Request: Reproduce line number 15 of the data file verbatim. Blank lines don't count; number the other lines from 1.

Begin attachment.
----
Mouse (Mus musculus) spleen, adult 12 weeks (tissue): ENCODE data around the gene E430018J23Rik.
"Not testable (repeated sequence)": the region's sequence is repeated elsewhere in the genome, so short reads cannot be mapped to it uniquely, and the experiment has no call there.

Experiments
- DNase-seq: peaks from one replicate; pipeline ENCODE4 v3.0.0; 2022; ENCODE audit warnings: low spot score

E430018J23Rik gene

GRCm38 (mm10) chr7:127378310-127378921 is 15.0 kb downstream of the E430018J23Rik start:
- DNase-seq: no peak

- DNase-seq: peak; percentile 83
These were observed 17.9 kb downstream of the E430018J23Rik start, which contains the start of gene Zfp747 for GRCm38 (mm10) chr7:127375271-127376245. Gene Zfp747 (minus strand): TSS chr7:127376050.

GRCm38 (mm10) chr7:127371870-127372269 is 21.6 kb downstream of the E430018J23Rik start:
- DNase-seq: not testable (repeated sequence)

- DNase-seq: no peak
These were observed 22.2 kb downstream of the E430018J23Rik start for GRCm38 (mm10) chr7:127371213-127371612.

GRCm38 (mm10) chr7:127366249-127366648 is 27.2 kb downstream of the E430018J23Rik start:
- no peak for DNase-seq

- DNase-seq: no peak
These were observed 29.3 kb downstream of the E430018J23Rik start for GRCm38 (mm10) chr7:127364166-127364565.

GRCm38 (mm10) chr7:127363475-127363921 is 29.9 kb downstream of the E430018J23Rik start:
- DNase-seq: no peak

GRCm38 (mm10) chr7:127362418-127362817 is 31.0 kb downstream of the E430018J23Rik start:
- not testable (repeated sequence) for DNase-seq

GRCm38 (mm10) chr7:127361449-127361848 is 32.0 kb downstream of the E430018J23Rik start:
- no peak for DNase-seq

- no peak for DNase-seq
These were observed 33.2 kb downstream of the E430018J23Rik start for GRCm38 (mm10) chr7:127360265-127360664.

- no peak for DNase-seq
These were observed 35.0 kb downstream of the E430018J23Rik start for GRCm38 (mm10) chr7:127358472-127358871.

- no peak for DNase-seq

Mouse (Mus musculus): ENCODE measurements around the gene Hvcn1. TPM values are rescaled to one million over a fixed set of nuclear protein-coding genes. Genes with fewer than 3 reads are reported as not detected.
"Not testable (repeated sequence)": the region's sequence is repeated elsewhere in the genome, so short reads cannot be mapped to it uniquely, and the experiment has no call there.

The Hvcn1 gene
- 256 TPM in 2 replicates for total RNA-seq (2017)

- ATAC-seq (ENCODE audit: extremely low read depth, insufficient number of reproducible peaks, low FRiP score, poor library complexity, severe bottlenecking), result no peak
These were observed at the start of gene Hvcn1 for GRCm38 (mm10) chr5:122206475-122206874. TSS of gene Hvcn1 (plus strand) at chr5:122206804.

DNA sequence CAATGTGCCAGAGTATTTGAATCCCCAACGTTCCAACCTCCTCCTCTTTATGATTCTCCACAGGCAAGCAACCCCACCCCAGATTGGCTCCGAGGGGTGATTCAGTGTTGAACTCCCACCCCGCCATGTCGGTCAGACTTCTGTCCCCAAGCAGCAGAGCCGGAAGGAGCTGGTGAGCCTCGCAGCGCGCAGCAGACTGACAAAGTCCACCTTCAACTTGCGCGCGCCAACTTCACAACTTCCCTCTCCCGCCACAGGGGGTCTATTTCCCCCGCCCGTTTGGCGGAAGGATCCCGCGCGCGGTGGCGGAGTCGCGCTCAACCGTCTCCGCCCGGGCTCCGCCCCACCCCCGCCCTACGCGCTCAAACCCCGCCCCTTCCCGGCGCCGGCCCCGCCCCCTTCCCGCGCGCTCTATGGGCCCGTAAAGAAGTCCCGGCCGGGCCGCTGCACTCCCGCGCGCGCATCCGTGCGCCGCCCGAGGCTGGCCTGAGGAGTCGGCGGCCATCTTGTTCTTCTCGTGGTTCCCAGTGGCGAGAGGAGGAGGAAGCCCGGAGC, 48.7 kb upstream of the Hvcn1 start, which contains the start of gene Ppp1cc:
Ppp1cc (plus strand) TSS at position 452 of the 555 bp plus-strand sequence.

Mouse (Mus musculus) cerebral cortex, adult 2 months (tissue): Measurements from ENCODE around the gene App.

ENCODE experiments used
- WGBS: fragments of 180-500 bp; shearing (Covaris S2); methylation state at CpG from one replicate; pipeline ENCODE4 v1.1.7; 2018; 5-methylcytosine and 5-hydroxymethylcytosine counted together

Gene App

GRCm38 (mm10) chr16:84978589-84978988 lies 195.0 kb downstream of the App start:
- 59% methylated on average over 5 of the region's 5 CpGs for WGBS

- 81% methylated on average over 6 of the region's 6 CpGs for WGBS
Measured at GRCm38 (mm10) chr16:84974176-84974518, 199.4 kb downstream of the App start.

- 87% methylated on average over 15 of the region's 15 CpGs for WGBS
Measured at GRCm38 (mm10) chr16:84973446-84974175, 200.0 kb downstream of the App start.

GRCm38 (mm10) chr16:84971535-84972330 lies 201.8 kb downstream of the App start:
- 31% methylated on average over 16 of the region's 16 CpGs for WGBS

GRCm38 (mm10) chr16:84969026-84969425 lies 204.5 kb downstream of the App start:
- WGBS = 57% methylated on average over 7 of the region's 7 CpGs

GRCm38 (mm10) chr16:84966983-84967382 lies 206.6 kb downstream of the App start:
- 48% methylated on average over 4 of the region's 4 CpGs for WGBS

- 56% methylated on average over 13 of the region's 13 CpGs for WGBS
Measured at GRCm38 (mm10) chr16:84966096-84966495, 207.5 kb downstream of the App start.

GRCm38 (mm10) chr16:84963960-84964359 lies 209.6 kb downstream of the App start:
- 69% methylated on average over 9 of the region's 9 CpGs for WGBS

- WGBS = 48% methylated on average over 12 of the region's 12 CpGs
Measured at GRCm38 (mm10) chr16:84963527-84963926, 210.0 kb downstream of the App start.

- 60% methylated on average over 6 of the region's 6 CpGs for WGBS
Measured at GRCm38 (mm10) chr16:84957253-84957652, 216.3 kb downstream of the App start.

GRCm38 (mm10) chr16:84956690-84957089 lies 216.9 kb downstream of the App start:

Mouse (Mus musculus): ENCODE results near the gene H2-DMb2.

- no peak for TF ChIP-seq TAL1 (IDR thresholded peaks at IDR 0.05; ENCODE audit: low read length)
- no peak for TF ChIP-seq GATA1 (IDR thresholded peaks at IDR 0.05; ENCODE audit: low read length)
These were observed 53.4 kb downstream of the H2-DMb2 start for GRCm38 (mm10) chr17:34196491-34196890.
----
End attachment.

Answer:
- no peak for DNase-seq